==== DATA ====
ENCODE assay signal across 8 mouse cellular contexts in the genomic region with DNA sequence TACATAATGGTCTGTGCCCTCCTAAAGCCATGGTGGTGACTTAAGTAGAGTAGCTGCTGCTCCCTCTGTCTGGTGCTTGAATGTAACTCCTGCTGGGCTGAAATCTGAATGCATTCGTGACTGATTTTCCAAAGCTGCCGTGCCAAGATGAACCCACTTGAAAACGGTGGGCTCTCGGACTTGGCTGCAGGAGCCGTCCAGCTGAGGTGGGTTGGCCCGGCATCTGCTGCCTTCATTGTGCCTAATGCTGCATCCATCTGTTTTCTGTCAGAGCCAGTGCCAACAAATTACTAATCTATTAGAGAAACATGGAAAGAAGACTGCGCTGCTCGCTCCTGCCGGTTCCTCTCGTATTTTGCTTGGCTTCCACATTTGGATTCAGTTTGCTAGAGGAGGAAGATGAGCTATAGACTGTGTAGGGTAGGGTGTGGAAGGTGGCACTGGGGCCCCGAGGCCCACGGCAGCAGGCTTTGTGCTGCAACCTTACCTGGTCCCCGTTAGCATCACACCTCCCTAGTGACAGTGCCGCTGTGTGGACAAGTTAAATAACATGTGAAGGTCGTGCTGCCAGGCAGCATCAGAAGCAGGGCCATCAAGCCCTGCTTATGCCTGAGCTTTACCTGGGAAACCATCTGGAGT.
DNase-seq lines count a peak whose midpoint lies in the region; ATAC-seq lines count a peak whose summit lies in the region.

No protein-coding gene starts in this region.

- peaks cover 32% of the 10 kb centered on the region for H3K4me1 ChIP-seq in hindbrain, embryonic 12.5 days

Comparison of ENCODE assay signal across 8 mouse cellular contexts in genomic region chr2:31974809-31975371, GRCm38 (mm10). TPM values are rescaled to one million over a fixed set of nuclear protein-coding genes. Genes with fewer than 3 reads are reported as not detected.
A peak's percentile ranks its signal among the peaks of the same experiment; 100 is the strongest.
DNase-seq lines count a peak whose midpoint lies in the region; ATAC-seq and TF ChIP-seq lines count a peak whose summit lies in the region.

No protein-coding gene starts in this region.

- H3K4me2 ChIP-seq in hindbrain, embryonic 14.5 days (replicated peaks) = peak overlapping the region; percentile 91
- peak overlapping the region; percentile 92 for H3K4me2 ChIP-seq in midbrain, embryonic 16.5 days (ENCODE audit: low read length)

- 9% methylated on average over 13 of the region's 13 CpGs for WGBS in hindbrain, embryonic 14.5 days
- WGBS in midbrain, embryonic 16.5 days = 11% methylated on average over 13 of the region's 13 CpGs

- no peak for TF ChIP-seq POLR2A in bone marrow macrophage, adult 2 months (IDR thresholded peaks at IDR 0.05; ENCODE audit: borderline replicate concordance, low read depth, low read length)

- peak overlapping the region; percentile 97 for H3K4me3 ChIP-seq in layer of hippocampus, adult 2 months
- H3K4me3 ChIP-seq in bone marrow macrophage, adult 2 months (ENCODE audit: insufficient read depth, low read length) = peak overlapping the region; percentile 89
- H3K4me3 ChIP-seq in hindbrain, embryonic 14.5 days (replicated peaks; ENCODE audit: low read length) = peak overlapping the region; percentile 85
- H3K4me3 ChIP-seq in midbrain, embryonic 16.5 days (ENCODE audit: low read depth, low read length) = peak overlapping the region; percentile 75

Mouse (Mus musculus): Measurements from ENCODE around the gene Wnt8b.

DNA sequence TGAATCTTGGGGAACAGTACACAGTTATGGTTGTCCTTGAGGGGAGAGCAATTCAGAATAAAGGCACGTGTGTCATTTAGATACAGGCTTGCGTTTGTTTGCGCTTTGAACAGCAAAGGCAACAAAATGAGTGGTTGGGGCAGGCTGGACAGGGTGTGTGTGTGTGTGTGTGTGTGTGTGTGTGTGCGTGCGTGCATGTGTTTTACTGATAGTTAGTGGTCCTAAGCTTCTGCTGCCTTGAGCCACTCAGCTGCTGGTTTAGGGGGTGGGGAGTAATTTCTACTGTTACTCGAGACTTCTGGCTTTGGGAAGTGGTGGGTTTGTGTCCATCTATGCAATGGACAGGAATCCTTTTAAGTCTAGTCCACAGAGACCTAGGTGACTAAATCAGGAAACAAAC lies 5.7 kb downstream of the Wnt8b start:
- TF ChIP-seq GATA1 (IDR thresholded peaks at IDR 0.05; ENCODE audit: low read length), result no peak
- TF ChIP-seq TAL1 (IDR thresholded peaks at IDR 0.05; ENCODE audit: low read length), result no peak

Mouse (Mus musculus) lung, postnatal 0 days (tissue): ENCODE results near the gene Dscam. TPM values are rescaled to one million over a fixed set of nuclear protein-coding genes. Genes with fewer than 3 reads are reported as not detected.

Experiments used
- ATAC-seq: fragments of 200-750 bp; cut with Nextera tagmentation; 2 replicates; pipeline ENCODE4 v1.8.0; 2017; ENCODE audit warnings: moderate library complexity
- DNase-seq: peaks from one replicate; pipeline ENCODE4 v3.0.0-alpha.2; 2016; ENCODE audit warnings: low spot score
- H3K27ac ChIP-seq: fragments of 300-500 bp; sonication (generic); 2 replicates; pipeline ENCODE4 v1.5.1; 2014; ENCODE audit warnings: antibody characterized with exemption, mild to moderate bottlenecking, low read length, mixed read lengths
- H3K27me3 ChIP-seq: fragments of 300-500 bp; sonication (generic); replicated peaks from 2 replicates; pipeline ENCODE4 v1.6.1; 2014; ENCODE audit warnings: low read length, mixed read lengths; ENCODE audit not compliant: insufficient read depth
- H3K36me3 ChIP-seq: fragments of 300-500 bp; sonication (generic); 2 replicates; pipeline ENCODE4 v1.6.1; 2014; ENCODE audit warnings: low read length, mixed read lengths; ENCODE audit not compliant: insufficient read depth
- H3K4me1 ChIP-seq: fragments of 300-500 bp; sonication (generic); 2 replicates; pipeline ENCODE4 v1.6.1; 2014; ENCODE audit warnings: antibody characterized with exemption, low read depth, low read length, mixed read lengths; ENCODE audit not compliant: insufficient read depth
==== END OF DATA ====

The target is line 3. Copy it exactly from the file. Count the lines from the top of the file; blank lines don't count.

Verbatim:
No protein-coding gene starts in this region.